Black hair can be difficult to grow, manage and care for. First black hair tends to be curlier and have more kinks and coils than any other type of hair. This is due to black hair having more of disulfide bonds between hair proteins found in the hair shaft. If there are more disulfide bonds it means a greater number of links causing curlier hair. Another aspect of the challenges of black hair is partly due to previous cultural representation that straighter european style hair was desired and what a majority of both the fashion industry and beauty industry catered too. This made it difficult or expensive to find products to help keep natural black hair strong and cared for. Black hair damage to the hair must be trimmed away or grown out. Info about keeping that damage at bay isn’t always available.
Since there is more and more cultural acceptance and understanding of natural black hair and its needs, there are several aspects of general care you may not find as readily available as you would for straighter hair. While several blogs boast a wealth of information, simple tips and how to’s still fall in between articles on straighter hair styles or how to make changes to your black hair.
Now that you have an brief understanding of black hair let’s provide a list of different things you can do to first care for your hair and follow up and care of your style of what you can do at the salon or at home.
Caring for Your Hair
The first part of what you should do is not wash your hair very often. Since black hair has a higher probability of breakage because of the number of curls and bends. Frequent washing will dry out your hair quite rapidly and the end result will make your hair even more so brittle and cause it easily break especially if you plan any styling at all. If you need to wash your hair often dilute your shampoo with 50% water and 50% shampoo or ensure that the shampoo is geared toward ethnic hair types. Follow up this shampooing with a stronger or deeper conditioner to ensure your hair retains the moisture which will help avoid breakage.
When you have finished the washing and condition phase you should use a moisturizing conditioner with lightweight, essential oils. Use this in between washes to ensure your retain your moisture and oil enough without causes your hair to become heavily greasy. Since everyone has different hair texture you will need to be the judge if you are applying to much oil to keep your hair moisturized. Oils you can use for this process are not limited to but include oils such as grapeseed oil or argan oil, which is more easily absorbed by hair than products like lanolin. Lanolin may only clog and weigh hair down. You want to focus on lightweight to ensure your hair looks it best.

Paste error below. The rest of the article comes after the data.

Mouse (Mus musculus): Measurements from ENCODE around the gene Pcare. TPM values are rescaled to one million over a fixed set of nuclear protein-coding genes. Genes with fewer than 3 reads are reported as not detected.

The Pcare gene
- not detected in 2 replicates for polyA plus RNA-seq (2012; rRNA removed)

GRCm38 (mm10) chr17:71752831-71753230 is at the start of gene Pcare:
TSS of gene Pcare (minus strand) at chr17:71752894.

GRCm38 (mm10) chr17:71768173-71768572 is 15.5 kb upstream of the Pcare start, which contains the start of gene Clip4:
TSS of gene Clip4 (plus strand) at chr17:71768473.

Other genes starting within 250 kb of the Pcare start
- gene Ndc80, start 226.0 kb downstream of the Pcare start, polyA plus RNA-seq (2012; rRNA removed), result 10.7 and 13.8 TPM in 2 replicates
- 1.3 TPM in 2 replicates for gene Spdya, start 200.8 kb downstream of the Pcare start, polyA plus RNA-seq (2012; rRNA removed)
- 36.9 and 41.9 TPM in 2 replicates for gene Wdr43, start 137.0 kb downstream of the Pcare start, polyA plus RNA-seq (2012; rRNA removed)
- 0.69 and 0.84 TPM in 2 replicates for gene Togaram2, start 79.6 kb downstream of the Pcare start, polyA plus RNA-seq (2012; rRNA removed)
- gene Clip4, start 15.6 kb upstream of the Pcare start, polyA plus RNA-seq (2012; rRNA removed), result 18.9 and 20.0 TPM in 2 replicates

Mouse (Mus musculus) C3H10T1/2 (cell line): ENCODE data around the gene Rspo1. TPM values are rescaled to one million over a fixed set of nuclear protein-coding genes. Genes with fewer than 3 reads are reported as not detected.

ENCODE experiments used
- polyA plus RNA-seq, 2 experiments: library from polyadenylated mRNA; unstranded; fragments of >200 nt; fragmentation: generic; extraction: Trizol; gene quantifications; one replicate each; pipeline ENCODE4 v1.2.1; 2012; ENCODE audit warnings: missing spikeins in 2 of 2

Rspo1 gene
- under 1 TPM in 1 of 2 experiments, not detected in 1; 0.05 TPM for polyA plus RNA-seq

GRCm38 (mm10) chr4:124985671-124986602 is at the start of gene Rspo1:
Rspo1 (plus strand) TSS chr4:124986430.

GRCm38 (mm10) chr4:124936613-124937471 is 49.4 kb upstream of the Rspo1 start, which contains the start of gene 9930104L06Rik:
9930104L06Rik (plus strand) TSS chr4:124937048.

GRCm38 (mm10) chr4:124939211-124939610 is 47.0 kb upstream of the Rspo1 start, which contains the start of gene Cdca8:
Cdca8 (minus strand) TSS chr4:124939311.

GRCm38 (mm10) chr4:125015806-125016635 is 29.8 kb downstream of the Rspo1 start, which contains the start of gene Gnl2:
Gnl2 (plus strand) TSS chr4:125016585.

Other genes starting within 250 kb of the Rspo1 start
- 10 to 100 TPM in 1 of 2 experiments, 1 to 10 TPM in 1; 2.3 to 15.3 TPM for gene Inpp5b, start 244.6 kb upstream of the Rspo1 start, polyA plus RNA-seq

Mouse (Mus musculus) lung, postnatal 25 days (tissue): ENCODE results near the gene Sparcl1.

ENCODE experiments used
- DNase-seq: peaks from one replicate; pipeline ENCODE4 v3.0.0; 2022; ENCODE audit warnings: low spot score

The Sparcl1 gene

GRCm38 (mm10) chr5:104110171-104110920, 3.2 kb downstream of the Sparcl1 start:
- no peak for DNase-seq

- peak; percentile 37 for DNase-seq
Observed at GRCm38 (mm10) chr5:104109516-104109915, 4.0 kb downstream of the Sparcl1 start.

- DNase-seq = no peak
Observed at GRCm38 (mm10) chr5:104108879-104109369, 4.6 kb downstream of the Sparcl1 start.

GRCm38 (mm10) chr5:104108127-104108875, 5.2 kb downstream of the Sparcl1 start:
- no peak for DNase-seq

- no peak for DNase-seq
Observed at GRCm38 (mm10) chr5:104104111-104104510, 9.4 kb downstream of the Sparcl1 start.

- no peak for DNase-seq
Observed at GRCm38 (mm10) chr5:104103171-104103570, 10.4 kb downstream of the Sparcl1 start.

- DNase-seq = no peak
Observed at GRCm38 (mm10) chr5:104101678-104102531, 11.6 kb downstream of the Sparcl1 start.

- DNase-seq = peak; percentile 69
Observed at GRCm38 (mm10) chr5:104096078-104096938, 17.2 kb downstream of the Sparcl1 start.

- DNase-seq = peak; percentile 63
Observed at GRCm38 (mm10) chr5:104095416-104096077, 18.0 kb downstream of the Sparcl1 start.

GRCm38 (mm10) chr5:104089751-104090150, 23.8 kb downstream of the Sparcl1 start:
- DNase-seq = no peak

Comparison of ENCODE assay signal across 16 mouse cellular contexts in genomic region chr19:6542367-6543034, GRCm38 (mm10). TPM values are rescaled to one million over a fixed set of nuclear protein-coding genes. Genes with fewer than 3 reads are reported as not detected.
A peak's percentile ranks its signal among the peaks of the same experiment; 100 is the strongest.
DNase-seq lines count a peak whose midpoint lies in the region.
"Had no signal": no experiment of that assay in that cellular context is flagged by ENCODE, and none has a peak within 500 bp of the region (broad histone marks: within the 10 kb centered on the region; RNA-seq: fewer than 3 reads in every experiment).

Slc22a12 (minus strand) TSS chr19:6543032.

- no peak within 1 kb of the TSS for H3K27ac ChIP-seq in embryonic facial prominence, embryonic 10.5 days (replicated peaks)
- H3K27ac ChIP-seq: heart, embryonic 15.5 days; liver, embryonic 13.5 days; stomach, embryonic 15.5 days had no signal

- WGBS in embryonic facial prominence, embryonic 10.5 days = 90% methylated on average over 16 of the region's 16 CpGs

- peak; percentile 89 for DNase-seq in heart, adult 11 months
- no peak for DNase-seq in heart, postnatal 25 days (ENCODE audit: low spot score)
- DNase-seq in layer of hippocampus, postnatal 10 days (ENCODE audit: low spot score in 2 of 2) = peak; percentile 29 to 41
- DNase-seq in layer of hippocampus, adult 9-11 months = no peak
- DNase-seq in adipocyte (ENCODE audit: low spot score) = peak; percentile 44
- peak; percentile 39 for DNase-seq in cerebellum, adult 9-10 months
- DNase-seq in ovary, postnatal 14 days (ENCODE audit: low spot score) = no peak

Avoid heavy hair chemicals outside of “relaxed” styles. Heavy treatments will turn your hair more brittle and cause it to break easily. You can lose entire braids or dreads of full hair because the base of the hair shaft or mid simply snaps. Avoiding silicones and sulfates helps mitigate this greatly.
Once you have shampooed, washed, conditioned, oiled and done all the first step care to your hair, you need to look at styling. With natural hair look for getting a wide tooth comb and brush. This way you will ensure that you will not pull hair from the scalp or tangle your hair further in knots outside of of your natural kinks and curls. For “relaxed” hair you can also use a wide tooth comb as it will help to evenly stop the hair from clumping up after a comb through and it also provides volume. Make sure your hair is slightly damp before you detangle. Hair at this point is very prone to damage when wet. So if you just washed it, let it dry a little first or give it a quick towel dry.
Use ceramic combs or irons to press hair: If you would like to press or thermally straighten your hair, use a ceramic comb or iron and only do so once a week. Avoid heat products on day to day use as they will greatly dehydrate all the moisture from your hair and lead to brittle hair that is very easy to break. Ensure any device you use, such as a straightener is not to hot. Use the lowest possible temperature setting that gives you the style you want.
With styles such as weaves or natural styles that are braided ensure that they are not too tight. If you hurts when it's being put by a stylist ask them to loosen or to start again as the pain you are feeling is equal to the damage you are getting on your hair.